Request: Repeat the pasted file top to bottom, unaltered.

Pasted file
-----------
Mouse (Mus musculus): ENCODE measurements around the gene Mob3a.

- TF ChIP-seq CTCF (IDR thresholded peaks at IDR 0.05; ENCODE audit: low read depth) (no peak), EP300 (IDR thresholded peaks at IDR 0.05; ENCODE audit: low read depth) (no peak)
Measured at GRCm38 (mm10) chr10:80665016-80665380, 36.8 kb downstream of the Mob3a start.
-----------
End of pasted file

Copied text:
Mouse (Mus musculus): ENCODE measurements around the gene Mob3a.

- TF ChIP-seq CTCF (IDR thresholded peaks at IDR 0.05; ENCODE audit: low read depth) (no peak), EP300 (IDR thresholded peaks at IDR 0.05; ENCODE audit: low read depth) (no peak)
Measured at GRCm38 (mm10) chr10:80665016-80665380, 36.8 kb downstream of the Mob3a start.